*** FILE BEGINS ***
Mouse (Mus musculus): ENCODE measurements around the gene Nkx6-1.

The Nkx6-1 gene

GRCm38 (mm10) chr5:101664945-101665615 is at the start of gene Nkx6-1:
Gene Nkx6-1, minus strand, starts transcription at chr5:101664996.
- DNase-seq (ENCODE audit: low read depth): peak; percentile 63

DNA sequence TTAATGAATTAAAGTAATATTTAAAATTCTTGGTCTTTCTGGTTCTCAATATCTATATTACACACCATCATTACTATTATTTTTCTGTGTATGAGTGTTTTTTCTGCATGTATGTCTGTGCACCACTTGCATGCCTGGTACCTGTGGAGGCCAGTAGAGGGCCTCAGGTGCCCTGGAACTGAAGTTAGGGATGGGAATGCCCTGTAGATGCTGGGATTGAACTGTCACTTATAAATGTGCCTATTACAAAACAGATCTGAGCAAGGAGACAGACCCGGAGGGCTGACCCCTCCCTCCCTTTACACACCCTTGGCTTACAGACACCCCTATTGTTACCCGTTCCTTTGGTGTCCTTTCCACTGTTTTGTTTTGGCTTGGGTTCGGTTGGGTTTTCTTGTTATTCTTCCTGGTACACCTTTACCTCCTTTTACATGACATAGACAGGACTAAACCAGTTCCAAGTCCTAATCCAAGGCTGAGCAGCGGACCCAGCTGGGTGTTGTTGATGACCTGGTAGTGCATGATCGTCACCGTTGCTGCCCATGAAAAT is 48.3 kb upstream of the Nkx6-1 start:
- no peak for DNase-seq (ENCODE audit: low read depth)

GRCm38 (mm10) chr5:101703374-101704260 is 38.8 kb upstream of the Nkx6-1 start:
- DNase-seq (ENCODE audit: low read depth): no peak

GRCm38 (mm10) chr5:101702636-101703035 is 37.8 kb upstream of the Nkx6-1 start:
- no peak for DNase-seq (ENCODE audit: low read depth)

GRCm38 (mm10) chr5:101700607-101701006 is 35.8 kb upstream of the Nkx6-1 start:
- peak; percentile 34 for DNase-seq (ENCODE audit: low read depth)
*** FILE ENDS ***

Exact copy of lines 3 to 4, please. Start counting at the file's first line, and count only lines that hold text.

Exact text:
GRCm38 (mm10) chr5:101664945-101665615 is at the start of gene Nkx6-1:
Gene Nkx6-1, minus strand, starts transcription at chr5:101664996.